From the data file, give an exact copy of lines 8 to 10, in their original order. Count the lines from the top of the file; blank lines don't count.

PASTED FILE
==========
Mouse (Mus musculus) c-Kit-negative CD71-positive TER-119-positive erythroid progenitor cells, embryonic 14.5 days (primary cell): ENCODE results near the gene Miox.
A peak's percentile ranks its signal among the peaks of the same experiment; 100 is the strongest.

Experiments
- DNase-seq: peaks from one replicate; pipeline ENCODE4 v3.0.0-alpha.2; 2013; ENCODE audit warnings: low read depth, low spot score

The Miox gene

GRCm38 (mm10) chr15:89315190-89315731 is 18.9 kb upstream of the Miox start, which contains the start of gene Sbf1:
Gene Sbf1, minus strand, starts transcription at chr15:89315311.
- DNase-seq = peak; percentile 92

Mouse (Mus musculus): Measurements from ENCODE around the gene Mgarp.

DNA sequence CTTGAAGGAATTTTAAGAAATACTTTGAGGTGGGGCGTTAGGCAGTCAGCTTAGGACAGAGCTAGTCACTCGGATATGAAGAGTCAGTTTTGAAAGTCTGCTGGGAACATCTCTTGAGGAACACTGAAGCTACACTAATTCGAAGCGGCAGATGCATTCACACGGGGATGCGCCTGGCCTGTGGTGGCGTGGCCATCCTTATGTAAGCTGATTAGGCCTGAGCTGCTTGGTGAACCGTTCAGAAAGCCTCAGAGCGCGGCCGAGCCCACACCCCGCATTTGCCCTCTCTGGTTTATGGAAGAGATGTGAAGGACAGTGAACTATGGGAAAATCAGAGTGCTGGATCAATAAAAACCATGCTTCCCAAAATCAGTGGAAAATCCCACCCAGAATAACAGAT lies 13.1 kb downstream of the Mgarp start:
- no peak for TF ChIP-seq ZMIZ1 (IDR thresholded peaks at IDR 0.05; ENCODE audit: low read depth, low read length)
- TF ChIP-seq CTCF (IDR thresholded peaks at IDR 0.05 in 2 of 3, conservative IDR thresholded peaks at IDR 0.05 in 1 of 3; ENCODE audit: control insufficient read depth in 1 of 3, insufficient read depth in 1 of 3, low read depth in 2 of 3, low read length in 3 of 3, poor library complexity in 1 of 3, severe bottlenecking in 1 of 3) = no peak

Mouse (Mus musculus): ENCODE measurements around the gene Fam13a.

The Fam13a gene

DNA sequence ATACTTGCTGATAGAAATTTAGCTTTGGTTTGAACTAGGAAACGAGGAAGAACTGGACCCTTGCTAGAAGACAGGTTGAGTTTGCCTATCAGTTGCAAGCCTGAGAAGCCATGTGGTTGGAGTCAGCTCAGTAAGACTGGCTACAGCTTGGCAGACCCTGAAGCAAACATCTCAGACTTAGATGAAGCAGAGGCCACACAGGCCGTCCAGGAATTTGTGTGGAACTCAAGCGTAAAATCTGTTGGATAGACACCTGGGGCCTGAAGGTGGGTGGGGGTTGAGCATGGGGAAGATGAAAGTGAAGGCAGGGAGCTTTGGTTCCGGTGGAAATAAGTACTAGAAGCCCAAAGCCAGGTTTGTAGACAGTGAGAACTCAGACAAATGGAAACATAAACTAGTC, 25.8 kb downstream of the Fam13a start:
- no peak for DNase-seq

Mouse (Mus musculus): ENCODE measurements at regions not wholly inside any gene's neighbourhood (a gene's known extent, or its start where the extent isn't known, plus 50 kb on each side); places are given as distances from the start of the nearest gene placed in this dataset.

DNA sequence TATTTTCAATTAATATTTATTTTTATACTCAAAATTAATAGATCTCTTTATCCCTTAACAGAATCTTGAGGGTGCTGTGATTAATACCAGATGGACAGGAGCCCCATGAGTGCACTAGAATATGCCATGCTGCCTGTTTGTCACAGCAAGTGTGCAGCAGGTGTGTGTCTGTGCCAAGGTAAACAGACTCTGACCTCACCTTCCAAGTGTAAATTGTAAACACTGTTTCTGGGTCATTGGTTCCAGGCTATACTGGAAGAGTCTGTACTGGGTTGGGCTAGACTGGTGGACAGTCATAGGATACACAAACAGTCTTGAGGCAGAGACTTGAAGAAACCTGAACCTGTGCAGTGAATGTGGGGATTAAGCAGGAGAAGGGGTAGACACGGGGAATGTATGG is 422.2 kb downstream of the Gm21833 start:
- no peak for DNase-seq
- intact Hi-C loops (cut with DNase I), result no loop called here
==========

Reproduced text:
- DNase-seq = peak; percentile 92

Mouse (Mus musculus): Measurements from ENCODE around the gene Mgarp.

DNA sequence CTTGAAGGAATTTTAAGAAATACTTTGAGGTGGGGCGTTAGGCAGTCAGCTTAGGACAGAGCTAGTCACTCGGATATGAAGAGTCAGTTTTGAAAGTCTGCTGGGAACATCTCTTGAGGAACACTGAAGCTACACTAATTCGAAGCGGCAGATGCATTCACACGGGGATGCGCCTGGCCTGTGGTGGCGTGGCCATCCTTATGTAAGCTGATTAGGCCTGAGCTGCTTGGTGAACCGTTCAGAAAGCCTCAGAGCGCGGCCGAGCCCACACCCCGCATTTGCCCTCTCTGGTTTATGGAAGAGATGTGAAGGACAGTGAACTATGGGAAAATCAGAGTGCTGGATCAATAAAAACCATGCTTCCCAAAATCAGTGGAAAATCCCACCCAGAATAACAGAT lies 13.1 kb downstream of the Mgarp start: